They work also with taboo squares, where some of the otherwise set bits are at zero because square is removed from attack set.

Code is somewhat optimized for 32 bit case. For 64 bit case we could spare some instruction.

Of interest there is the counting of bishops and knights attacks using _only one_ multiply instead of two (one per diagonal) as previously posted.

Following code is a working code and tested to be functionally identical to stock version.

Code: Select all

```
template<PieceType Piece>
inline int attack_count(Bitboard b, int sq) {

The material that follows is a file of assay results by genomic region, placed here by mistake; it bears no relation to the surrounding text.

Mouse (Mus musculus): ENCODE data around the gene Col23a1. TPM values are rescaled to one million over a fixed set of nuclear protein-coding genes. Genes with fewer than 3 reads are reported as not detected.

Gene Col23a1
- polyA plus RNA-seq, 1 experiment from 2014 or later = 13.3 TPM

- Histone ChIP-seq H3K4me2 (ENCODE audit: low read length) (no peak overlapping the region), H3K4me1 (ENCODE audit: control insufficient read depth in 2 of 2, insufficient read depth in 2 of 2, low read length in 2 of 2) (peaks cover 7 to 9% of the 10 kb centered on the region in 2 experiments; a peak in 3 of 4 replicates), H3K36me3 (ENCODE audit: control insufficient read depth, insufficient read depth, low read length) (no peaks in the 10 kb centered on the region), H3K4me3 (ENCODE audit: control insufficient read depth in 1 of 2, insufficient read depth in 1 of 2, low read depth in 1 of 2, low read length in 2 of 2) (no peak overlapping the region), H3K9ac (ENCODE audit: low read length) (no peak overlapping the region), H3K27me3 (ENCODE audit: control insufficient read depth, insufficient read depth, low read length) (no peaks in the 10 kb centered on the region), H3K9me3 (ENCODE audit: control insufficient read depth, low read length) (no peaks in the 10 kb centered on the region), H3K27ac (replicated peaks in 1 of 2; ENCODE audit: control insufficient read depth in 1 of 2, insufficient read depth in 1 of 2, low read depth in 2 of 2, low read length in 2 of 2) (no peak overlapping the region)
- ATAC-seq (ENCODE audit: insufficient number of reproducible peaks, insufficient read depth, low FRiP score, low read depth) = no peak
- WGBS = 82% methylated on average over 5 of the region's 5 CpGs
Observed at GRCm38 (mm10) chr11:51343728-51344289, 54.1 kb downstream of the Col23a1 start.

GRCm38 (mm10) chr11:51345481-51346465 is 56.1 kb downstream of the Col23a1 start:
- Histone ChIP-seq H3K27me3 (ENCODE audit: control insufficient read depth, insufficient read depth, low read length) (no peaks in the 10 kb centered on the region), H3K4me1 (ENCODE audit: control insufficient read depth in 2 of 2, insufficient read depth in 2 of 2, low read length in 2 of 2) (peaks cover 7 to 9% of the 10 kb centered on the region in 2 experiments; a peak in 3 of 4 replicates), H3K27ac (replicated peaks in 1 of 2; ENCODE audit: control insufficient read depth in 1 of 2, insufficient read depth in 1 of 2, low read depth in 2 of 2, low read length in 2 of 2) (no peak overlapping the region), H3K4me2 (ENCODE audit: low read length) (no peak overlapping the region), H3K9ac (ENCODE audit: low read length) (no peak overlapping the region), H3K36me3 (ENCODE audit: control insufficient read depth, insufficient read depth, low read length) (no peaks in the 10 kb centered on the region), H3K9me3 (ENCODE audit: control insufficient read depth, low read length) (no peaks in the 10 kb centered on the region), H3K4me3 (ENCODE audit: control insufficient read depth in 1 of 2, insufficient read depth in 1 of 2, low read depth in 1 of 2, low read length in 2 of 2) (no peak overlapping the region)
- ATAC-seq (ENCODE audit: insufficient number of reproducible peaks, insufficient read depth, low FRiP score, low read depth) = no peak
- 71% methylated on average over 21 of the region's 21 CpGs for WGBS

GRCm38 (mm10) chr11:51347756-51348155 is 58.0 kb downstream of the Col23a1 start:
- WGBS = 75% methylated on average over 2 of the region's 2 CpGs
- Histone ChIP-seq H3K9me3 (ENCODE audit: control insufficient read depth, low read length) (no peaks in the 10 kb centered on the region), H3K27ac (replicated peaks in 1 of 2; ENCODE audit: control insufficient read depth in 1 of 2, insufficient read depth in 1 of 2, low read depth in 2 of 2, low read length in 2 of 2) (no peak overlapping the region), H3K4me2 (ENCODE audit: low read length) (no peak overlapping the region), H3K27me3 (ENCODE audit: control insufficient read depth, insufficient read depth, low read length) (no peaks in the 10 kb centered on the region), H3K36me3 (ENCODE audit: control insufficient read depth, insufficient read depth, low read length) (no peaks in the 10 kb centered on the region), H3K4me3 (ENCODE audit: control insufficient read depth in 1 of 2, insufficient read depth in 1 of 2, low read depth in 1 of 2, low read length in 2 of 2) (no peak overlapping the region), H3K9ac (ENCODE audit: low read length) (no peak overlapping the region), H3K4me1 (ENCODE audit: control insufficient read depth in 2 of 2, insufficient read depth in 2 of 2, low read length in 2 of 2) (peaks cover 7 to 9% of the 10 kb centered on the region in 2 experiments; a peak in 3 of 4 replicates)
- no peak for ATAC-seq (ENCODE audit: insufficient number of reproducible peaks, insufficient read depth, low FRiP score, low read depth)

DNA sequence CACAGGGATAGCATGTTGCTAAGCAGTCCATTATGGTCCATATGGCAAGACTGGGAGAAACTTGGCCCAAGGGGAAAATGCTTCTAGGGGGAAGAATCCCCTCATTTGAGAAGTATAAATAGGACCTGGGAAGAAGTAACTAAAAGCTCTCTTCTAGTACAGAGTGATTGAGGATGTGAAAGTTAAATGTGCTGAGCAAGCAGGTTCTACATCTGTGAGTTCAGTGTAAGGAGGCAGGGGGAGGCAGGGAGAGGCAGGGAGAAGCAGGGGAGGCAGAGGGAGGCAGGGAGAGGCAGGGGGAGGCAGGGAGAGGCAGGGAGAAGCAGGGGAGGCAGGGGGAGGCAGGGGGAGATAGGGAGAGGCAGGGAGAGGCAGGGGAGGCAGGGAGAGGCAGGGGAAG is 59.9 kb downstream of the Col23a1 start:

unsigned w = unsigned(b >> 32);
unsigned fl = sq & 7;
unsigned k = BitCount8Bit[w >> (24 + fl)];
b *=FileBB[7-fl];
w = unsigned(b >> 32);
unsigned first = unsigned(b >> (sq - fl)) & 0xFF;
unsigned top = w >> 24;
return BitCount8Bit[first] + BitCount8Bit[top - first] + k;
}
template<>
inline int attack_count<QUEEN>(Bitboard b, int) {
return count_1s(b);
}
template<>
inline int attack_count<ROOK>(Bitboard b, int sq) {
int fl = sq & 7;
unsigned w = unsigned((((b >> fl) & FileABB) * FileABB) >> 32);
return BitCount8Bit[unsigned(b >> (sq - fl)) & 0xFF] + (w >> 24);
}
```

FileBB[8] is an array of file bitboards indexed by the file. FileBB[x] is a bitboard with ones on the file x only.

int BitCount8Bit[256] is a table for looking up bit counts of a byte.

In case someone is interested in WHY it works and doesn't manage to understund it (it is not so trivial, especially the bishop case) please ask, I will post a little rationale of the formulas.